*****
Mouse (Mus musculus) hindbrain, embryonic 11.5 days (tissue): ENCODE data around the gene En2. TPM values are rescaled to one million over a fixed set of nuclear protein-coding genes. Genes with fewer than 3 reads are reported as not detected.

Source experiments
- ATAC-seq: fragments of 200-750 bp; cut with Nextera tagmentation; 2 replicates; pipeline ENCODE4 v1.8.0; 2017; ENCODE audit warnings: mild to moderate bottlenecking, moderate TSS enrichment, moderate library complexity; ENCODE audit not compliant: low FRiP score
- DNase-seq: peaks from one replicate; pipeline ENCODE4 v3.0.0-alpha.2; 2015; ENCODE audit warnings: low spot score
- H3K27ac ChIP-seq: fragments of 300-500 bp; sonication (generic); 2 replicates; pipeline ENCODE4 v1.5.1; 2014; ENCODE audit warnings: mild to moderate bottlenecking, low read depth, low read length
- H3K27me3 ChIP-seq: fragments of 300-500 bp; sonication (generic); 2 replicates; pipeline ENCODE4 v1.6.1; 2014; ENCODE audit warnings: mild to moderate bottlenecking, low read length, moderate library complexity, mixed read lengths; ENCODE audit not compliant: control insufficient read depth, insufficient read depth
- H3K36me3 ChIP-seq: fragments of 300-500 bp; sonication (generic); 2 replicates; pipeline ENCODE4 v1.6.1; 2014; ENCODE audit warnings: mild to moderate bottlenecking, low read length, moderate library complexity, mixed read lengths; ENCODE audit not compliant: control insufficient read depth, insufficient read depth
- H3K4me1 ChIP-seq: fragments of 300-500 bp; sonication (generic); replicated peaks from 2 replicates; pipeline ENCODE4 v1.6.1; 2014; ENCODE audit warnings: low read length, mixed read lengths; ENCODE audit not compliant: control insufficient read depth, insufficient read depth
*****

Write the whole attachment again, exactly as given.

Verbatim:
Mouse (Mus musculus) hindbrain, embryonic 11.5 days (tissue): ENCODE data around the gene En2. TPM values are rescaled to one million over a fixed set of nuclear protein-coding genes. Genes with fewer than 3 reads are reported as not detected.

Source experiments
- ATAC-seq: fragments of 200-750 bp; cut with Nextera tagmentation; 2 replicates; pipeline ENCODE4 v1.8.0; 2017; ENCODE audit warnings: mild to moderate bottlenecking, moderate TSS enrichment, moderate library complexity; ENCODE audit not compliant: low FRiP score
- DNase-seq: peaks from one replicate; pipeline ENCODE4 v3.0.0-alpha.2; 2015; ENCODE audit warnings: low spot score
- H3K27ac ChIP-seq: fragments of 300-500 bp; sonication (generic); 2 replicates; pipeline ENCODE4 v1.5.1; 2014; ENCODE audit warnings: mild to moderate bottlenecking, low read depth, low read length
- H3K27me3 ChIP-seq: fragments of 300-500 bp; sonication (generic); 2 replicates; pipeline ENCODE4 v1.6.1; 2014; ENCODE audit warnings: mild to moderate bottlenecking, low read length, moderate library complexity, mixed read lengths; ENCODE audit not compliant: control insufficient read depth, insufficient read depth
- H3K36me3 ChIP-seq: fragments of 300-500 bp; sonication (generic); 2 replicates; pipeline ENCODE4 v1.6.1; 2014; ENCODE audit warnings: mild to moderate bottlenecking, low read length, moderate library complexity, mixed read lengths; ENCODE audit not compliant: control insufficient read depth, insufficient read depth
- H3K4me1 ChIP-seq: fragments of 300-500 bp; sonication (generic); replicated peaks from 2 replicates; pipeline ENCODE4 v1.6.1; 2014; ENCODE audit warnings: low read length, mixed read lengths; ENCODE audit not compliant: control insufficient read depth, insufficient read depth